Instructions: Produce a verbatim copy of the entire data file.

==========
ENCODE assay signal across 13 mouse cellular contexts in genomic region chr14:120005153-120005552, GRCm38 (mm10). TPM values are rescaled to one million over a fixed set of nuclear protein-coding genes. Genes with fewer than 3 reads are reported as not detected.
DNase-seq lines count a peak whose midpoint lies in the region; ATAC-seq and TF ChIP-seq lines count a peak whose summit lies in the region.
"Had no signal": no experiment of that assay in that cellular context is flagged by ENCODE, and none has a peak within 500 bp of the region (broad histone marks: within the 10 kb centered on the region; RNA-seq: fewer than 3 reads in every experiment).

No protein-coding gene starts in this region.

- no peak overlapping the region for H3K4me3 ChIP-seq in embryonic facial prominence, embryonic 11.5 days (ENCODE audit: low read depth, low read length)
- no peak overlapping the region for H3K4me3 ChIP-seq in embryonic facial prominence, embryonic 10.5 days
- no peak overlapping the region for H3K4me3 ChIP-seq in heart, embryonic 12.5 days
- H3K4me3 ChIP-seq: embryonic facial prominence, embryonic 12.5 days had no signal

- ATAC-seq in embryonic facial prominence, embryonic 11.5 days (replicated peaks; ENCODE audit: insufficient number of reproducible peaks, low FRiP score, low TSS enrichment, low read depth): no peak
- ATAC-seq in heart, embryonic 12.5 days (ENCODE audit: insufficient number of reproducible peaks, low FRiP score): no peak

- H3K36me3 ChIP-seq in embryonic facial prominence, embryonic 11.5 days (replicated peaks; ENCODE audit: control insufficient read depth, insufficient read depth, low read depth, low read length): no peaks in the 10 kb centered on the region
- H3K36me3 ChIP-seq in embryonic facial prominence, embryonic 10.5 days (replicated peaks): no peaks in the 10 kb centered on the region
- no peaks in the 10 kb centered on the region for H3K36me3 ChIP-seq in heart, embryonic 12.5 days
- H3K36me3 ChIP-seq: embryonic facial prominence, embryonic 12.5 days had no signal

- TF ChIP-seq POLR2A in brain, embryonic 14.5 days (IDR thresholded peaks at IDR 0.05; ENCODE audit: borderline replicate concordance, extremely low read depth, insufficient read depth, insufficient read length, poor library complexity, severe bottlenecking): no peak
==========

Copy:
ENCODE assay signal across 13 mouse cellular contexts in genomic region chr14:120005153-120005552, GRCm38 (mm10). TPM values are rescaled to one million over a fixed set of nuclear protein-coding genes. Genes with fewer than 3 reads are reported as not detected.
DNase-seq lines count a peak whose midpoint lies in the region; ATAC-seq and TF ChIP-seq lines count a peak whose summit lies in the region.
"Had no signal": no experiment of that assay in that cellular context is flagged by ENCODE, and none has a peak within 500 bp of the region (broad histone marks: within the 10 kb centered on the region; RNA-seq: fewer than 3 reads in every experiment).

No protein-coding gene starts in this region.

- no peak overlapping the region for H3K4me3 ChIP-seq in embryonic facial prominence, embryonic 11.5 days (ENCODE audit: low read depth, low read length)
- no peak overlapping the region for H3K4me3 ChIP-seq in embryonic facial prominence, embryonic 10.5 days
- no peak overlapping the region for H3K4me3 ChIP-seq in heart, embryonic 12.5 days
- H3K4me3 ChIP-seq: embryonic facial prominence, embryonic 12.5 days had no signal

- ATAC-seq in embryonic facial prominence, embryonic 11.5 days (replicated peaks; ENCODE audit: insufficient number of reproducible peaks, low FRiP score, low TSS enrichment, low read depth): no peak
- ATAC-seq in heart, embryonic 12.5 days (ENCODE audit: insufficient number of reproducible peaks, low FRiP score): no peak

- H3K36me3 ChIP-seq in embryonic facial prominence, embryonic 11.5 days (replicated peaks; ENCODE audit: control insufficient read depth, insufficient read depth, low read depth, low read length): no peaks in the 10 kb centered on the region
- H3K36me3 ChIP-seq in embryonic facial prominence, embryonic 10.5 days (replicated peaks): no peaks in the 10 kb centered on the region
- no peaks in the 10 kb centered on the region for H3K36me3 ChIP-seq in heart, embryonic 12.5 days
- H3K36me3 ChIP-seq: embryonic facial prominence, embryonic 12.5 days had no signal

- TF ChIP-seq POLR2A in brain, embryonic 14.5 days (IDR thresholded peaks at IDR 0.05; ENCODE audit: borderline replicate concordance, extremely low read depth, insufficient read depth, insufficient read length, poor library complexity, severe bottlenecking): no peak